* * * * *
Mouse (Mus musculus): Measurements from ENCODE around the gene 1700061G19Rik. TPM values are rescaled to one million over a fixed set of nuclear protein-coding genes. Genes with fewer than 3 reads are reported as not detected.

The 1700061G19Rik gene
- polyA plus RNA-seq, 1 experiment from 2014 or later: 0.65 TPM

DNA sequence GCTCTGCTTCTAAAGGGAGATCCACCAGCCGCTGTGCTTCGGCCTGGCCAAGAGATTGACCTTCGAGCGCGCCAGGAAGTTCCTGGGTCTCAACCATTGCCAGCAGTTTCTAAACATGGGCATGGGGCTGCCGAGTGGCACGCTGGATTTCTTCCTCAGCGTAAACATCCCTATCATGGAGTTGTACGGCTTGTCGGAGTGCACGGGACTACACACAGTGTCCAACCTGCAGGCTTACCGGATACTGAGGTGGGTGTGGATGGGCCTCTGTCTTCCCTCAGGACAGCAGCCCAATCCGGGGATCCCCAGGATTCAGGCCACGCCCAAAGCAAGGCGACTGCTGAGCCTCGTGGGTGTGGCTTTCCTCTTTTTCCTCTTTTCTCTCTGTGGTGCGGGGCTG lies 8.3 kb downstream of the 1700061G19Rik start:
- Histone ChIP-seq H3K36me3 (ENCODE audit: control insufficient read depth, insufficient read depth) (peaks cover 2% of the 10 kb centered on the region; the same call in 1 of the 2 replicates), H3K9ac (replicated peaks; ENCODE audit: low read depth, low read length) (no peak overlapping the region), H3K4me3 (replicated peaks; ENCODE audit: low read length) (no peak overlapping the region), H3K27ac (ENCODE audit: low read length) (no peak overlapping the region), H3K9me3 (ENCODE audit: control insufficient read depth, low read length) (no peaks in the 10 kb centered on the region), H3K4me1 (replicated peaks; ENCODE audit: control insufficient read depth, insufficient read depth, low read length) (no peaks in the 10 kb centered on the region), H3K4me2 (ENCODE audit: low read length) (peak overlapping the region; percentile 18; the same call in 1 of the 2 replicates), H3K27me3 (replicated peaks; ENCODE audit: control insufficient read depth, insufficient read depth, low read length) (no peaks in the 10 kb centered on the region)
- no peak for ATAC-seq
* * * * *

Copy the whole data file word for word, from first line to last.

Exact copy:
Mouse (Mus musculus): Measurements from ENCODE around the gene 1700061G19Rik. TPM values are rescaled to one million over a fixed set of nuclear protein-coding genes. Genes with fewer than 3 reads are reported as not detected.

The 1700061G19Rik gene
- polyA plus RNA-seq, 1 experiment from 2014 or later: 0.65 TPM

DNA sequence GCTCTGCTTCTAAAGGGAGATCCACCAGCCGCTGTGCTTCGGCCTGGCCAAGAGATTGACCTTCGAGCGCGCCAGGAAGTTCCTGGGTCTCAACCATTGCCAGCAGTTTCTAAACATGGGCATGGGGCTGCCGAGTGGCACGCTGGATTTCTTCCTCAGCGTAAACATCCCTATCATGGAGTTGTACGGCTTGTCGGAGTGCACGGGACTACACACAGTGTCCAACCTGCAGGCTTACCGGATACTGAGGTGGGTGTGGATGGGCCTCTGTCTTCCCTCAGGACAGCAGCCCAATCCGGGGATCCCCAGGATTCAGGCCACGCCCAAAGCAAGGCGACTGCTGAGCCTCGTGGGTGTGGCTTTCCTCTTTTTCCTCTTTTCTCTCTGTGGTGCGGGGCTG lies 8.3 kb downstream of the 1700061G19Rik start:
- Histone ChIP-seq H3K36me3 (ENCODE audit: control insufficient read depth, insufficient read depth) (peaks cover 2% of the 10 kb centered on the region; the same call in 1 of the 2 replicates), H3K9ac (replicated peaks; ENCODE audit: low read depth, low read length) (no peak overlapping the region), H3K4me3 (replicated peaks; ENCODE audit: low read length) (no peak overlapping the region), H3K27ac (ENCODE audit: low read length) (no peak overlapping the region), H3K9me3 (ENCODE audit: control insufficient read depth, low read length) (no peaks in the 10 kb centered on the region), H3K4me1 (replicated peaks; ENCODE audit: control insufficient read depth, insufficient read depth, low read length) (no peaks in the 10 kb centered on the region), H3K4me2 (ENCODE audit: low read length) (peak overlapping the region; percentile 18; the same call in 1 of the 2 replicates), H3K27me3 (replicated peaks; ENCODE audit: control insufficient read depth, insufficient read depth, low read length) (no peaks in the 10 kb centered on the region)
- no peak for ATAC-seq